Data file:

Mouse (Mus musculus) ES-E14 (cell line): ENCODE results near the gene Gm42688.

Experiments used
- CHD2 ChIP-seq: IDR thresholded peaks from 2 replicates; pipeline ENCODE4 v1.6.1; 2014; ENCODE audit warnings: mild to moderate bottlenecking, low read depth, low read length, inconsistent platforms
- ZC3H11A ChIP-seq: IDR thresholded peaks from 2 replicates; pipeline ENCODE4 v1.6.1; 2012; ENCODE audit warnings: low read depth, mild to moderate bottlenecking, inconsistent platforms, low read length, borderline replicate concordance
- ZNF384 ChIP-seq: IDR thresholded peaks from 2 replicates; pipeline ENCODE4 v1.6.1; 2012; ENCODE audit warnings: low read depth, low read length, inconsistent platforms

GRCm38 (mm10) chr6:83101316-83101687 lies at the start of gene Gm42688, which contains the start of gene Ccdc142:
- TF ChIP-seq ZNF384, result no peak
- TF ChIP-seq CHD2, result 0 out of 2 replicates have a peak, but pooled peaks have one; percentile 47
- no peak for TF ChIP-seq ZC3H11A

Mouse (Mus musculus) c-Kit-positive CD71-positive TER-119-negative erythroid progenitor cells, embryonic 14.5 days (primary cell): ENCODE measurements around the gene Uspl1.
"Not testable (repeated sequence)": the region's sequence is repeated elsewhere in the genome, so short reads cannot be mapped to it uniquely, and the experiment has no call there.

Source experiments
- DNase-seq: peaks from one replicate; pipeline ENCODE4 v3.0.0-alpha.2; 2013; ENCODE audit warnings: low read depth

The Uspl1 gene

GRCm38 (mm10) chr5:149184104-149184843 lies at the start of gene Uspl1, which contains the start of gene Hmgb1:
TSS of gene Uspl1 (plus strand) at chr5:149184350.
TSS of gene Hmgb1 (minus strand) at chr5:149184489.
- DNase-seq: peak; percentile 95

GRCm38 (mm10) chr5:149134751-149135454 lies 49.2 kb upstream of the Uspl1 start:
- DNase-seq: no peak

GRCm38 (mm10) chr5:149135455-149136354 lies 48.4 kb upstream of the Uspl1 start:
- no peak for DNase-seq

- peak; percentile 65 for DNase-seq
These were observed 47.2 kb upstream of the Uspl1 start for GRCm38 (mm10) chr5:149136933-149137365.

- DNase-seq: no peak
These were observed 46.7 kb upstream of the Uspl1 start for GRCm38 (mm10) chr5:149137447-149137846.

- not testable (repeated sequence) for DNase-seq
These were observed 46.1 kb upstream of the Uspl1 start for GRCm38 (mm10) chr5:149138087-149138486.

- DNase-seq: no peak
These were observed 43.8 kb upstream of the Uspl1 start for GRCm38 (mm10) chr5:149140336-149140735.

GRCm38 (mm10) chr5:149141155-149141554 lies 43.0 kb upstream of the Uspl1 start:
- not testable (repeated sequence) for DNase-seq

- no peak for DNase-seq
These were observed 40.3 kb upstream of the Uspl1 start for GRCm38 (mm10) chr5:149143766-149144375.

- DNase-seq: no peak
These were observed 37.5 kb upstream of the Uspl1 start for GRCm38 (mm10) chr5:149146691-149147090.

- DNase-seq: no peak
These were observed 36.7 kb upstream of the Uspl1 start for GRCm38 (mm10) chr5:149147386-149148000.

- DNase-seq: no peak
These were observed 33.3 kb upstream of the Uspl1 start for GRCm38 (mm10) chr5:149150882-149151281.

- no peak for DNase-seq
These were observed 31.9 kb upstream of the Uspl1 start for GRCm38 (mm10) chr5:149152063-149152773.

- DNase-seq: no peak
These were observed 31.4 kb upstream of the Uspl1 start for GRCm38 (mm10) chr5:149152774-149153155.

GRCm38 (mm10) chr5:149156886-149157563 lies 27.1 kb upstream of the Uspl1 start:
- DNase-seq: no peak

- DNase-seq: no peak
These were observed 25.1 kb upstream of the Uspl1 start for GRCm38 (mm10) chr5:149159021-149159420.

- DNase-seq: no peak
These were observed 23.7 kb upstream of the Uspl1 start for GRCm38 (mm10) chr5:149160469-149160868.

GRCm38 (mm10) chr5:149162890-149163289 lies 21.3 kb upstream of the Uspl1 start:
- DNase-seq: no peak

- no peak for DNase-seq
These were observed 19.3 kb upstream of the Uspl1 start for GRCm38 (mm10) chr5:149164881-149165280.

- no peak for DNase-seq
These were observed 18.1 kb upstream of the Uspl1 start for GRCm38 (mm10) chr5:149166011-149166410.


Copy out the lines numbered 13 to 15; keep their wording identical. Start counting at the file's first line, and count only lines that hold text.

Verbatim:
- DNase-seq: peaks from one replicate; pipeline ENCODE4 v3.0.0-alpha.2; 2013; ENCODE audit warnings: low read depth

The Uspl1 gene

GRCm38 (mm10) chr5:149184104-149184843 lies at the start of gene Uspl1, which contains the start of gene Hmgb1: